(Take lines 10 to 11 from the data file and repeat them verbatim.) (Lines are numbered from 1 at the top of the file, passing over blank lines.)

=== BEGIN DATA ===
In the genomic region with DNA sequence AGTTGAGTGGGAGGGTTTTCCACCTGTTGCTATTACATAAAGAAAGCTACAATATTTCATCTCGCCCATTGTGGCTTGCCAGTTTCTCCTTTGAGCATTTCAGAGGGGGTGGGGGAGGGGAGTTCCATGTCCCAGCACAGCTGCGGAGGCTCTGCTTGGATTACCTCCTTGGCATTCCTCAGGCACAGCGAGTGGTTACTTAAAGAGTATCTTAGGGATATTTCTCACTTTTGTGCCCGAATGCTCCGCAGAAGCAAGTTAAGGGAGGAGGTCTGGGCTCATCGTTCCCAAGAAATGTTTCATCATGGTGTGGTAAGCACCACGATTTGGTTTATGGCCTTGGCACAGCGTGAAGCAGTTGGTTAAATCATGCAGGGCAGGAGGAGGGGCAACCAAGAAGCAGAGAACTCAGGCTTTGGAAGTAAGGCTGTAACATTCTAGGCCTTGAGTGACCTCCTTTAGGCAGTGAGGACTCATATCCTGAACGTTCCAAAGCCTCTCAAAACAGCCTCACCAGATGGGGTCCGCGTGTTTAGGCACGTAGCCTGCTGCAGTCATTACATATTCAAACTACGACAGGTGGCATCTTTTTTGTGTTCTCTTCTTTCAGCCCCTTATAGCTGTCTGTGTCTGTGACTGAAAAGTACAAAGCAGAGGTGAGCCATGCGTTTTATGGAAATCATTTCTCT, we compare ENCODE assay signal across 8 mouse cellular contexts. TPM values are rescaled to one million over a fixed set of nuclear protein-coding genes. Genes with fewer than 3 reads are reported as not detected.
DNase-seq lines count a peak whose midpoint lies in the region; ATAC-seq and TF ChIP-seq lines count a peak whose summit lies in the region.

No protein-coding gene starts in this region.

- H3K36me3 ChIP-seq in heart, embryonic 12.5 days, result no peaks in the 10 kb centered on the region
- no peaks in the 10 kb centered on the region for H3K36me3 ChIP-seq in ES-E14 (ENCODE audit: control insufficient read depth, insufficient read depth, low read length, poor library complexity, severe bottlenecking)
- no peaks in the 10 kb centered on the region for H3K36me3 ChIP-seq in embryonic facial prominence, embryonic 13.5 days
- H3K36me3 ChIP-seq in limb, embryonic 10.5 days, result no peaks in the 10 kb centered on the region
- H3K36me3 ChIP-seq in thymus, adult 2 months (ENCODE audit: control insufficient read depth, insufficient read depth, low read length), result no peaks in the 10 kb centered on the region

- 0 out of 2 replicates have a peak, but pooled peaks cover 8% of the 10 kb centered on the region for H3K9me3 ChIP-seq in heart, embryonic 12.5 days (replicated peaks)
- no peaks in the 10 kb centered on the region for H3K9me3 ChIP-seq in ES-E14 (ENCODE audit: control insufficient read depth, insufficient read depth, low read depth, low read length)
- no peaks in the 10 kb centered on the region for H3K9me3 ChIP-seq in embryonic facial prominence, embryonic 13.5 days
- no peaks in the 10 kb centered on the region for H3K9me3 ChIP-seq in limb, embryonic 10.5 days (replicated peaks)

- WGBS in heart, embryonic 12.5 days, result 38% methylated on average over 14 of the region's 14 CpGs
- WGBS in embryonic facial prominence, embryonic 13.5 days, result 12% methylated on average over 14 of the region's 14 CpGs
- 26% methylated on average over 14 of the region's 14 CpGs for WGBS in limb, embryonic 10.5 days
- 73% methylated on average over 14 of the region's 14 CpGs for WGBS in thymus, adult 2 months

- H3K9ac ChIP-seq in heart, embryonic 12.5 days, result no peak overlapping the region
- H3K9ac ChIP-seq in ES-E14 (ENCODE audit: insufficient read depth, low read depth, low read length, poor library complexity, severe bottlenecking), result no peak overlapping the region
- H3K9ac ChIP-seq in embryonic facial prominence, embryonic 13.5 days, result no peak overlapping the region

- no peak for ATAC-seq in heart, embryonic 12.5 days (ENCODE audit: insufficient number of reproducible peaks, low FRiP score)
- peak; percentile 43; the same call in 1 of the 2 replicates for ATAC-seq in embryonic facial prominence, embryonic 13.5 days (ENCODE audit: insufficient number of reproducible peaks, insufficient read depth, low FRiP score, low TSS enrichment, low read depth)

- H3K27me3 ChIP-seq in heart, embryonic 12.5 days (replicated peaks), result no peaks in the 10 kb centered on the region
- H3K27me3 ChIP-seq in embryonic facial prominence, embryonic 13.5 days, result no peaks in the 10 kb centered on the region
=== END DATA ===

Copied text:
- no peaks in the 10 kb centered on the region for H3K9me3 ChIP-seq in ES-E14 (ENCODE audit: control insufficient read depth, insufficient read depth, low read depth, low read length)
- no peaks in the 10 kb centered on the region for H3K9me3 ChIP-seq in embryonic facial prominence, embryonic 13.5 days